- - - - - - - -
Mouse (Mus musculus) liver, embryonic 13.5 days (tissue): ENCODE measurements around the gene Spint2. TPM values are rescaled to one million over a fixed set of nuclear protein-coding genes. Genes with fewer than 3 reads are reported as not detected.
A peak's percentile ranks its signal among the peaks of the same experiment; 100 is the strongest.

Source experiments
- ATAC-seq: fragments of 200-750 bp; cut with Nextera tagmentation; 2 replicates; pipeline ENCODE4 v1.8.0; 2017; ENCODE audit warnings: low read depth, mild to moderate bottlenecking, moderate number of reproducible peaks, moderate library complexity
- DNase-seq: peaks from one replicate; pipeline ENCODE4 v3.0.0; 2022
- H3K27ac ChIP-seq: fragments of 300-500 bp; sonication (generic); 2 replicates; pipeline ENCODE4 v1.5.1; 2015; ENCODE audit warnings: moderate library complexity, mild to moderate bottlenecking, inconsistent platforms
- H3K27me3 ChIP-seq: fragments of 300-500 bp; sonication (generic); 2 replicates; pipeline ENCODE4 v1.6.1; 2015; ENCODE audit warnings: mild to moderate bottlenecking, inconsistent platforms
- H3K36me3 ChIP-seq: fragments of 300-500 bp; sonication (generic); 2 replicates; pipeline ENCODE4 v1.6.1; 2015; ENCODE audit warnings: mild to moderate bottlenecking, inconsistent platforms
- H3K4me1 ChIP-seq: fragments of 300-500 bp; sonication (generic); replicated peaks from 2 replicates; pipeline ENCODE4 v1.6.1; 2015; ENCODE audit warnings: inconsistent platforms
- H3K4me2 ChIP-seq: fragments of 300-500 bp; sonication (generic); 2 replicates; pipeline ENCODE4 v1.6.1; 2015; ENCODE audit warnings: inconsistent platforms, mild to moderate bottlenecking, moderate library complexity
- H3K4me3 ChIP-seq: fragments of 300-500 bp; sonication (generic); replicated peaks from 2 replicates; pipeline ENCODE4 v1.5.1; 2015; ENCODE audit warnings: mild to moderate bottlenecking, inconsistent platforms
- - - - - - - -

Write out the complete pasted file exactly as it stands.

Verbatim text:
Mouse (Mus musculus) liver, embryonic 13.5 days (tissue): ENCODE measurements around the gene Spint2. TPM values are rescaled to one million over a fixed set of nuclear protein-coding genes. Genes with fewer than 3 reads are reported as not detected.
A peak's percentile ranks its signal among the peaks of the same experiment; 100 is the strongest.

Source experiments
- ATAC-seq: fragments of 200-750 bp; cut with Nextera tagmentation; 2 replicates; pipeline ENCODE4 v1.8.0; 2017; ENCODE audit warnings: low read depth, mild to moderate bottlenecking, moderate number of reproducible peaks, moderate library complexity
- DNase-seq: peaks from one replicate; pipeline ENCODE4 v3.0.0; 2022
- H3K27ac ChIP-seq: fragments of 300-500 bp; sonication (generic); 2 replicates; pipeline ENCODE4 v1.5.1; 2015; ENCODE audit warnings: moderate library complexity, mild to moderate bottlenecking, inconsistent platforms
- H3K27me3 ChIP-seq: fragments of 300-500 bp; sonication (generic); 2 replicates; pipeline ENCODE4 v1.6.1; 2015; ENCODE audit warnings: mild to moderate bottlenecking, inconsistent platforms
- H3K36me3 ChIP-seq: fragments of 300-500 bp; sonication (generic); 2 replicates; pipeline ENCODE4 v1.6.1; 2015; ENCODE audit warnings: mild to moderate bottlenecking, inconsistent platforms
- H3K4me1 ChIP-seq: fragments of 300-500 bp; sonication (generic); replicated peaks from 2 replicates; pipeline ENCODE4 v1.6.1; 2015; ENCODE audit warnings: inconsistent platforms
- H3K4me2 ChIP-seq: fragments of 300-500 bp; sonication (generic); 2 replicates; pipeline ENCODE4 v1.6.1; 2015; ENCODE audit warnings: inconsistent platforms, mild to moderate bottlenecking, moderate library complexity
- H3K4me3 ChIP-seq: fragments of 300-500 bp; sonication (generic); replicated peaks from 2 replicates; pipeline ENCODE4 v1.5.1; 2015; ENCODE audit warnings: mild to moderate bottlenecking, inconsistent platforms